Ummul: It is an interesting contradiction since there is a belief that past return is not an indicator of future returns.
Bei: Yes Ummul. That is an interesting and important twist. The top performer SMSFs in our study exhibited a higher level of persistence in their performance, compared to the crowd.
Ummul: Can you explain to us in detail how you selected these top performers, which are labeled as “winners” from you sample Self Managed Super Funds community and how well did they perform compared to others?
Bei: Overall, the resulting strategy is based on two underlying principles- the first is that a reliable winner portfolio must be in the top decile compared to its peers and the market in all risk-adjusted indicators and the second one is that it must not be in the top decile of risk indicators compared to its peers. We repeated the selection of winners every financial year based on past years’ performance.
We then tracked the performance of the selected winner portfolios over time. The resulting SMSF winners yielded 9.3% annualized return compared to 6.4% of the S&P/ASX 200 total return index. At the same time, the SMSFs winners we selected had lower standard deviation compared to ASX 200.
Ummul: That is impressive! Did they have a more diversified portfolio compared to the Self Managed Super Funds community?
Bei: The number of different stocks held collectively by winner portfolios ranged from around 400 up to 800 per day during the eight-year timeframe of our study. ASX 200 and ASX 300 stocks comprised between 73 per cent and 79 per cent of winners’ holdings respectively. Although individual SMSF winners typically held a variety of stocks, their holdings collectively were highly concentrated on certain stocks. The average dollar amount invested in the 20 most popular stocks held by SMSF winners accounted for 53 per cent of the dollar amount of total holdings, over the studied period.
Ummul: Did you find any preference for particular sectors among your winners??
Bei: Yes, on average, compared to the weight structure of S&P/ASX 200, SMSF winner portfolios’ top 20 holdings were overweighed in Healthcare, Industrials, and Information Technology and underweighted mainly in the Financials sector.
Ummul: What were some of the popular stocks among your winners?
Bei: The top three stocks they held across the sample period were CSL limited, Commonwealth bank and Westpac. For CSL limited, the daily average weight in SMSF winner portfolios was 8.85%, which is 5.47% higher than the weight in ASX200 index.
Ummul: Did you find any difference in the investment strategy of those you call winners and those of the losers or worst performers?
Bei: We have seen that there is a lot of overlap between what the best and worst performers held over the whole sample period. However there were differences in their timing and the weights of stocks in the portfolios. We believe that winners outperform the market because they are overweighted the right stock at the right time while the worst performers underperform because they are overweight in the wrong stocks. So when we developed an investment portfolio that selected the top overweighted stocks in the winners’ portfolios and filtered out stocks most overweighted by the worst performers, the portfolio significantly outperformed the market.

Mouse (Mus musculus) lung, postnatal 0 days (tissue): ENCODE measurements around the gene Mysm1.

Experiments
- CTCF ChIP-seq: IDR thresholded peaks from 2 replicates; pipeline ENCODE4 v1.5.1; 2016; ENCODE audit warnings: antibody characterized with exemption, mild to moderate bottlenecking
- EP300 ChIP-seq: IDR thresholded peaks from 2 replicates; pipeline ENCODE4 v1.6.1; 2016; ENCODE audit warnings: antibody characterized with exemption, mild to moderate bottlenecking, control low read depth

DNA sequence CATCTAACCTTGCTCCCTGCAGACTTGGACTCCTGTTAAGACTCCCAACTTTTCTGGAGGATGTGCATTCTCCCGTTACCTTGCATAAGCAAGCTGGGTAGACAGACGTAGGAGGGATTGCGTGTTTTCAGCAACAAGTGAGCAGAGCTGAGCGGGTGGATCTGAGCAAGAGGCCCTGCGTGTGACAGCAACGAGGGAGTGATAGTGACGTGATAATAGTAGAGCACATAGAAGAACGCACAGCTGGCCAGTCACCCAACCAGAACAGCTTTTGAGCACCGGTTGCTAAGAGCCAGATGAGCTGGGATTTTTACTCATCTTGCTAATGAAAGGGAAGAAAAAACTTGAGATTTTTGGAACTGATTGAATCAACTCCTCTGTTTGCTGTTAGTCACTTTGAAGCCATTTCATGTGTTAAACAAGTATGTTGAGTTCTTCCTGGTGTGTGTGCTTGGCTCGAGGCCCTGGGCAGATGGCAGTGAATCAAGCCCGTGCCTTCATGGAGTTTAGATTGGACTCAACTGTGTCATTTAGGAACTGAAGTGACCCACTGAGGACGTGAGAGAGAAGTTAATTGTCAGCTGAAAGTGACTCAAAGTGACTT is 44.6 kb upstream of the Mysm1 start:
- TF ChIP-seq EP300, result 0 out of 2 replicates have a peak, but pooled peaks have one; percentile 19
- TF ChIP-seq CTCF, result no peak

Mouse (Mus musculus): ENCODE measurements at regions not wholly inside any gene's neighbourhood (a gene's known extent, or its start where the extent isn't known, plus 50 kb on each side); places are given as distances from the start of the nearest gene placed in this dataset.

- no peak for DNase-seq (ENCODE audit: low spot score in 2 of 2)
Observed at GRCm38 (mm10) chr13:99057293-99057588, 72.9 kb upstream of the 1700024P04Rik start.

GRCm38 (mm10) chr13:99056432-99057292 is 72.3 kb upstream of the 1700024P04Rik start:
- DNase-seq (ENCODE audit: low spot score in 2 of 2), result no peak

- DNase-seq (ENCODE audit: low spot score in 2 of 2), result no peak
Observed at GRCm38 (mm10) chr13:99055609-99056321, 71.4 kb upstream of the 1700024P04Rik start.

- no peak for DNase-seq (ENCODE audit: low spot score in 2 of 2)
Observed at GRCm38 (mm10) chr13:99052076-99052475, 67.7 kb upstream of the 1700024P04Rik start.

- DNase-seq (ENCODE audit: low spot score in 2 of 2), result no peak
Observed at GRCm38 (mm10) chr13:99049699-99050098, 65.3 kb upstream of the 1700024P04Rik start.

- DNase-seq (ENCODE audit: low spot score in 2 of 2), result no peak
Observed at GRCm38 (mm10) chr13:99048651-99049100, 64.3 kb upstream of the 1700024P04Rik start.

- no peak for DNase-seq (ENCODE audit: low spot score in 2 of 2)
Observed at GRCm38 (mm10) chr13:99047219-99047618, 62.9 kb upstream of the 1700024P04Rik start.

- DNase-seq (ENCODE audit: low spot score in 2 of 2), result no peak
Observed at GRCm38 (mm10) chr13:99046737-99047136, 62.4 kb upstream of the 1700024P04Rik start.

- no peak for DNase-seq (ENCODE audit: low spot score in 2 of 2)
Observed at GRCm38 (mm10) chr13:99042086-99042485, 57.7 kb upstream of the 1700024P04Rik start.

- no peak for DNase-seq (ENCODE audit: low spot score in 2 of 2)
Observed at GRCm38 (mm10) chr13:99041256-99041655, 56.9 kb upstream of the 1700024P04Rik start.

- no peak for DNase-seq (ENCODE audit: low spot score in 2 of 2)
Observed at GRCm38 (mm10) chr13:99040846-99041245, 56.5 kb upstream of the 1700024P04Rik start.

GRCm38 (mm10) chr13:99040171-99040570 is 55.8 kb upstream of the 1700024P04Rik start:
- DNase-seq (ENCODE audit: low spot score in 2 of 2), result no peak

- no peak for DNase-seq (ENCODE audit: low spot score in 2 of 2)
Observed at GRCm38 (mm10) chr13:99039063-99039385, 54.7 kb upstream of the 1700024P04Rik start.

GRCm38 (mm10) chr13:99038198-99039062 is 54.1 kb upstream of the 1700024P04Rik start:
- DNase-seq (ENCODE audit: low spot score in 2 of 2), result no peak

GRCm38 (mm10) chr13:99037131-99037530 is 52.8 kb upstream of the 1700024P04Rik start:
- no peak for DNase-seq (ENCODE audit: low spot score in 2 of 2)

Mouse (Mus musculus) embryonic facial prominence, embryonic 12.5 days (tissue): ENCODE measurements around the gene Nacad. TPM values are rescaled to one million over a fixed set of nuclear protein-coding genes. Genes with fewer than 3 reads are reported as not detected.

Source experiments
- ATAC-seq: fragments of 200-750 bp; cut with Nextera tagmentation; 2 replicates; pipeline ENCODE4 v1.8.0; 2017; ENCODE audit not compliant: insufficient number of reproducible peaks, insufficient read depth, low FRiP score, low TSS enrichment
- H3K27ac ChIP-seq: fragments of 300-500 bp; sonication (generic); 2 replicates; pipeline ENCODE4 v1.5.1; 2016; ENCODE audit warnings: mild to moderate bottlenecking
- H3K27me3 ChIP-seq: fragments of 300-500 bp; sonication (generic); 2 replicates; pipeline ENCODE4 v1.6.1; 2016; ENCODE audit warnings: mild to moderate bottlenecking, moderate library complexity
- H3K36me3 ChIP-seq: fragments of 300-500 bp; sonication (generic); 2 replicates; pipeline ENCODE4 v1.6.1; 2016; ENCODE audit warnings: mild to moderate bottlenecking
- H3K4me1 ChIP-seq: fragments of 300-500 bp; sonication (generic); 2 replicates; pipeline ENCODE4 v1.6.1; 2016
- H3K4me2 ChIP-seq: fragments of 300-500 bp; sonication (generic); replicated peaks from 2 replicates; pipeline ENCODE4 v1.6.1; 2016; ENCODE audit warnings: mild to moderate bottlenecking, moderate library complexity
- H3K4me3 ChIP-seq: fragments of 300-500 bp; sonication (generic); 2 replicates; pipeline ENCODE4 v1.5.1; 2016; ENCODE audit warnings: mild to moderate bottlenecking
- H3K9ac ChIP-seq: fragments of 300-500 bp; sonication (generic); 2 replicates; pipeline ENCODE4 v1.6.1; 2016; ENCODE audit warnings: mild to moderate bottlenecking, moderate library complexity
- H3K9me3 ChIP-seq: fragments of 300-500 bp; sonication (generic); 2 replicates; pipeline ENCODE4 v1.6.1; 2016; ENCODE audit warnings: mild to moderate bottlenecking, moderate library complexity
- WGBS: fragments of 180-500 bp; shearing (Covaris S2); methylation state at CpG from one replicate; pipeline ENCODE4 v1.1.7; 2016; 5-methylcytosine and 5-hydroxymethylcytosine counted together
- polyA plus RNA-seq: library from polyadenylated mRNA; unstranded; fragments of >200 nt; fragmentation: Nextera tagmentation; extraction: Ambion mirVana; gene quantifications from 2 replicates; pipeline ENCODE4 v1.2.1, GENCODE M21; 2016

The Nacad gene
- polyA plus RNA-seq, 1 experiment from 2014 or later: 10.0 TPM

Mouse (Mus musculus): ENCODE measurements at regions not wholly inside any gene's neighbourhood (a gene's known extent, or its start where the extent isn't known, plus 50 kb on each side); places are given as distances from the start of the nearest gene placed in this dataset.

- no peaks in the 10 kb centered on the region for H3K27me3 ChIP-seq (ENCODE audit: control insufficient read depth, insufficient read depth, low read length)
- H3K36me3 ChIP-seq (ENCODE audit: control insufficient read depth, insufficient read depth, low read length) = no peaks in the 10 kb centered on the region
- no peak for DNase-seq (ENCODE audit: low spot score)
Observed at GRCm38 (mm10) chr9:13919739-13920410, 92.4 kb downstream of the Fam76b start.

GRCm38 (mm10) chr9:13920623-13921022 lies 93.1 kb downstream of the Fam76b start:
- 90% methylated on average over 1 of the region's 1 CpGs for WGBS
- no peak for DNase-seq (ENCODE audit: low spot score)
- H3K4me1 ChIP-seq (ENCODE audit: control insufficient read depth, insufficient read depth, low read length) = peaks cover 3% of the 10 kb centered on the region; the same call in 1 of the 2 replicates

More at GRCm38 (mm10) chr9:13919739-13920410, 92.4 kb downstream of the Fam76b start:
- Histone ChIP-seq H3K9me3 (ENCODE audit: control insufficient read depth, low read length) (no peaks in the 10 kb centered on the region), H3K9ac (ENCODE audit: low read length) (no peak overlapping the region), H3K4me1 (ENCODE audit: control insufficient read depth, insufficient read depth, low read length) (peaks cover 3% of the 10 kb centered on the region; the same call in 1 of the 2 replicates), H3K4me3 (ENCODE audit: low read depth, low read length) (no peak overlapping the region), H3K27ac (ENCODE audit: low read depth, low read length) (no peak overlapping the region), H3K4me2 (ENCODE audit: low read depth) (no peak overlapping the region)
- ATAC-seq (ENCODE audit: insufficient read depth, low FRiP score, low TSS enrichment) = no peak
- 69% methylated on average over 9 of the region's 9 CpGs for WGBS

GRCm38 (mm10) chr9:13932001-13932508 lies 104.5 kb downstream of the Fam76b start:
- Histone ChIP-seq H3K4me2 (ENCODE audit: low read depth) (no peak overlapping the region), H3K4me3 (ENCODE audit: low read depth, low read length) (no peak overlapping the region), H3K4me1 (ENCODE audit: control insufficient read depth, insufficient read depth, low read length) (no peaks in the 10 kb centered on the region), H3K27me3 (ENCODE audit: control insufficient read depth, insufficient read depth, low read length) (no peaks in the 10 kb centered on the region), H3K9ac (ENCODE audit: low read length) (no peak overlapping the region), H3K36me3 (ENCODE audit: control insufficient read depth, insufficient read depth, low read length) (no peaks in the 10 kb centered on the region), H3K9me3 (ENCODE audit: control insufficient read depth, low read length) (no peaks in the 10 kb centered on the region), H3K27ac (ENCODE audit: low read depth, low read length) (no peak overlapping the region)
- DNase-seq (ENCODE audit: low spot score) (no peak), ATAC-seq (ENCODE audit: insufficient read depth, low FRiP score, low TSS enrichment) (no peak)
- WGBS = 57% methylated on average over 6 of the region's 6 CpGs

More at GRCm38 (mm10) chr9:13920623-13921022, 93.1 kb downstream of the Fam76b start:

Ummul: Did you consider the transaction costs of rebalancing the portfolio?
Bei: Yes, we included transaction costs in the analysis and after including transaction costs. The risk-adjusted return performance of the winner portfolio stayed strong after we included the transaction costs. Only if the cost increased to an unrealistic level of 250 to 270 basis points would we see the outperformance eroded. This suggests that the strategy produced superior performance compared to the market, net of transaction costs.
Ummul: So there is indeed ‘’wisdom’’ within the crowd of SMSF investors.
Now I would like to know what happened during the Covid -19 period. How did the Self Managed Super Funds community behave and perform? Did you observe any panic selling during the market’s trough in March 2020? Any observation on how SMSFs changed their investment priorities and asset allocation strategies during the first phase of Covid-19?
Nga: The analysis of the investment strategies of these self-managed super funds during the onset of the COVID pandemic was very interesting. We have seen no evidence of panic behaviour. What we have seen was a swift and huge decline in value of many portfolios but then a very fast recovery for most of them.
Ummul: What was the extent of these decline in value and how much of it was recovered?
Nga: Within the first three weeks of March, on average, SMSF portfolios reduced by almost 30%. The total decline in dollar terms of the whole community was more than $7b. There were SMSFs that lost millions of dollars. The biggest drop of value we saw was more than $100m. Who can sit on this money and watch it go by millions of dollars every day. It was a very tough time.
However, within three weeks after that, until mid-April 2020, most funds had recovered around 90% of their pre-March value.
The reason that these SMSFs could come out of the market panic drop without hurting themselves much was because there was no panic selling as seen in the broader market.
Ummul: So there was no panic sale. Did they buy during those weeks of panic?
Nga: There was a net buy in the community of almost $50m in January 2020. And the value of net buy of the community doubled in Feb and tripled in Mar to more than $140m. Perhaps buying the dips has helped these SMSFs to quickly recover from their loss. They were in a good position when the market bounced back after March 2020.
Ummul: These are some very fascinating findings. Thanks, Nga and Bei for your time and for sharing your research insights of this less explored investor community.
We learnt that there are smart investors within the SMSF community. More importantly, the results reveal that to optimise a crowd-sourced investment strategy, investors should examine the strategies of both the best and worst-performing portfolios.
One significant potential real-world application of this research, particularly for share trading platforms such as SelfWealth and those run by the big Australian banks – all of which have ready access to large investor databases, is that they could use the findings, for example, to help guide the refinement and development of exchange-traded share funds and other crowd-sourced investment products.